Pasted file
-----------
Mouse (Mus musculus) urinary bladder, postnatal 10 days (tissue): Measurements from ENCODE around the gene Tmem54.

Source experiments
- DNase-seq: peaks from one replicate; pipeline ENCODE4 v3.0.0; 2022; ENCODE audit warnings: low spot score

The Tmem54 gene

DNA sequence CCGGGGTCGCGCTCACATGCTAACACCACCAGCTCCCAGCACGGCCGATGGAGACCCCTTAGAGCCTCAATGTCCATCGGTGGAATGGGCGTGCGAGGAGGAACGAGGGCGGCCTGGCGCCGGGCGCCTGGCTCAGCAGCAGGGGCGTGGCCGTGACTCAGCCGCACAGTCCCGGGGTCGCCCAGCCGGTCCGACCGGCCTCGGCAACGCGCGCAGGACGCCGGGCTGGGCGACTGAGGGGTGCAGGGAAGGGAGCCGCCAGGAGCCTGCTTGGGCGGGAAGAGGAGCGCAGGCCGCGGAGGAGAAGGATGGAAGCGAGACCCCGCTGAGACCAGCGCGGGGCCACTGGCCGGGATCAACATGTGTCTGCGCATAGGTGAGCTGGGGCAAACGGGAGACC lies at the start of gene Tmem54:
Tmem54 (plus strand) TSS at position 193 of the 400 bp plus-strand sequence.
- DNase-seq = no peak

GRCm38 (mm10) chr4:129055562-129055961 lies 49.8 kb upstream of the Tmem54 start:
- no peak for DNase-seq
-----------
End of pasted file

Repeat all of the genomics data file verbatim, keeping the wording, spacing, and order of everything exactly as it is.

Mouse (Mus musculus) urinary bladder, postnatal 10 days (tissue): Measurements from ENCODE around the gene Tmem54.

Source experiments
- DNase-seq: peaks from one replicate; pipeline ENCODE4 v3.0.0; 2022; ENCODE audit warnings: low spot score

The Tmem54 gene

DNA sequence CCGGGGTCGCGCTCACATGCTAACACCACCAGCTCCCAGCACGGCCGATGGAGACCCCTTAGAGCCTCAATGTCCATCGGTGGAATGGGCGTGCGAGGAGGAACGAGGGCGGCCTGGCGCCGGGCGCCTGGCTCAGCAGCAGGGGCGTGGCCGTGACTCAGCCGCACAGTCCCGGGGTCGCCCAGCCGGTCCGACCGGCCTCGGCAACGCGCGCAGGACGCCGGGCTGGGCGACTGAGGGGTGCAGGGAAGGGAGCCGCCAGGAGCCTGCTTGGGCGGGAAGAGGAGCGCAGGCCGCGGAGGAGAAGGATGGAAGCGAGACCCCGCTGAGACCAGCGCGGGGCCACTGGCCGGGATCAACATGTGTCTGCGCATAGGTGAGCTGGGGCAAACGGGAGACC lies at the start of gene Tmem54:
Tmem54 (plus strand) TSS at position 193 of the 400 bp plus-strand sequence.
- DNase-seq = no peak

GRCm38 (mm10) chr4:129055562-129055961 lies 49.8 kb upstream of the Tmem54 start:
- no peak for DNase-seq